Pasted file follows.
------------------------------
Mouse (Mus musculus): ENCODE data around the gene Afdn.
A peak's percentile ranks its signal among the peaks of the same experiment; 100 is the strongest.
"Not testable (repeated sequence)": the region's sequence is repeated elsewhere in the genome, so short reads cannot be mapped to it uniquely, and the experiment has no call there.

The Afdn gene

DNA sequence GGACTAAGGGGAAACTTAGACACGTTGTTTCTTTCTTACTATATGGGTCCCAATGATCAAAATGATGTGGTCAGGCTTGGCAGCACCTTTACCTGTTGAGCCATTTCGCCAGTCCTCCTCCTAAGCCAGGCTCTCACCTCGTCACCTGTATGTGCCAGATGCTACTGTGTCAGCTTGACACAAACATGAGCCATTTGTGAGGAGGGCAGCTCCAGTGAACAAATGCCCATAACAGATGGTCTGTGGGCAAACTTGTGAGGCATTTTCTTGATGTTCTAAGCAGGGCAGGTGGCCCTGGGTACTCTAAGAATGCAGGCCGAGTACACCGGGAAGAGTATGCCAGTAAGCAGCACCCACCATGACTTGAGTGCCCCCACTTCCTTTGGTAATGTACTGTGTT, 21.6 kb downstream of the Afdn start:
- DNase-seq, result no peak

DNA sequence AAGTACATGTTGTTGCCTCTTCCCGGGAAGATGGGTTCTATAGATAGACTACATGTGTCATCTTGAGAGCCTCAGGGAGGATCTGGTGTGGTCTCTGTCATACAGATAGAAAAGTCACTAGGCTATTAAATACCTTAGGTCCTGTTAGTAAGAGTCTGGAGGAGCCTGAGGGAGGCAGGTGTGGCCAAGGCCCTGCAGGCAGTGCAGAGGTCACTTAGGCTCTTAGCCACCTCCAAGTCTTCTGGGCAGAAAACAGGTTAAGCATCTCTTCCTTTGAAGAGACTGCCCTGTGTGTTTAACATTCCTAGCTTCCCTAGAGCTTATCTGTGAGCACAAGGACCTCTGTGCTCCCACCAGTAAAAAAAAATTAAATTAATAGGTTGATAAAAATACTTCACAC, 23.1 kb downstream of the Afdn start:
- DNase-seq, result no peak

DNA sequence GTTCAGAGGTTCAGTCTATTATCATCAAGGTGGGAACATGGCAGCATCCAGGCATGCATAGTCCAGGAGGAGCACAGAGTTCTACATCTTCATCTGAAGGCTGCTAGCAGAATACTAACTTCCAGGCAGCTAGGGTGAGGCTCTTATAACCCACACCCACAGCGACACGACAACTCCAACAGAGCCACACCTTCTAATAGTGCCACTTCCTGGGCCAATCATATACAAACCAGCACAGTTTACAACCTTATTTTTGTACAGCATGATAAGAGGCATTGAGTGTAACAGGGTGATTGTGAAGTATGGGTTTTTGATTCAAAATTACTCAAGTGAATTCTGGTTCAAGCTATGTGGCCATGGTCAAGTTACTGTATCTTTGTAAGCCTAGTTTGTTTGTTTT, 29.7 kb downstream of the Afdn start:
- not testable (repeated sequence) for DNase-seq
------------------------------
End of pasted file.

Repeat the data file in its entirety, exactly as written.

Mouse (Mus musculus): ENCODE data around the gene Afdn.
A peak's percentile ranks its signal among the peaks of the same experiment; 100 is the strongest.
"Not testable (repeated sequence)": the region's sequence is repeated elsewhere in the genome, so short reads cannot be mapped to it uniquely, and the experiment has no call there.

The Afdn gene

DNA sequence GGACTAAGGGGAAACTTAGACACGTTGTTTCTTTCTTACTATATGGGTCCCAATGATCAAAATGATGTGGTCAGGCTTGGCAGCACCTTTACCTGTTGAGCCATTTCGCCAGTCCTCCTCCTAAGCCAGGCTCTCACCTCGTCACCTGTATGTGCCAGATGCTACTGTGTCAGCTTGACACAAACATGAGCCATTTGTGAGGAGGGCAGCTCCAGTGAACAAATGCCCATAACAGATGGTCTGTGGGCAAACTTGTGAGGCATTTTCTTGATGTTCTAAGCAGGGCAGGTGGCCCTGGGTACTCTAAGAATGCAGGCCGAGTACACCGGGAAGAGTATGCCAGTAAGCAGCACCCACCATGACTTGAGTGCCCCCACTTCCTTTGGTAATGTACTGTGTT, 21.6 kb downstream of the Afdn start:
- DNase-seq, result no peak

DNA sequence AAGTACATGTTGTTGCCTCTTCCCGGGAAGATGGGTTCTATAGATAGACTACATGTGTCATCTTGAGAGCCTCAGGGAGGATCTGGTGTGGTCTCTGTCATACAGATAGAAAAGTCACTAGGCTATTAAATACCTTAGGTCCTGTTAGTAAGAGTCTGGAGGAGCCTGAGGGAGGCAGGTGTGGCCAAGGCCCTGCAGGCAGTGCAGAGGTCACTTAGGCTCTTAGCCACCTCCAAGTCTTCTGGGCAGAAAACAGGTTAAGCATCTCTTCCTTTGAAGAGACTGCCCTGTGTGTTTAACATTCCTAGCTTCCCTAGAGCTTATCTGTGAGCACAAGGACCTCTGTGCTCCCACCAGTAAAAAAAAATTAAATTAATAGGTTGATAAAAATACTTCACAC, 23.1 kb downstream of the Afdn start:
- DNase-seq, result no peak

DNA sequence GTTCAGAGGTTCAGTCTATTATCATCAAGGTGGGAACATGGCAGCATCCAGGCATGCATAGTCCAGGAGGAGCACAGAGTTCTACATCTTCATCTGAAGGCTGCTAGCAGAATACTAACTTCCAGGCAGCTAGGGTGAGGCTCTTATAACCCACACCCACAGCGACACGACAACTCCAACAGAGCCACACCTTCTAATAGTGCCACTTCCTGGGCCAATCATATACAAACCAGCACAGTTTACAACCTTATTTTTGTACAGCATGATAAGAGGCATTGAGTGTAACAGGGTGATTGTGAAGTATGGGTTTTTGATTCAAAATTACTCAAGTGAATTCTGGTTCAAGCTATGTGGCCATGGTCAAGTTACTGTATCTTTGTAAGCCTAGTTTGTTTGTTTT, 29.7 kb downstream of the Afdn start:
- not testable (repeated sequence) for DNase-seq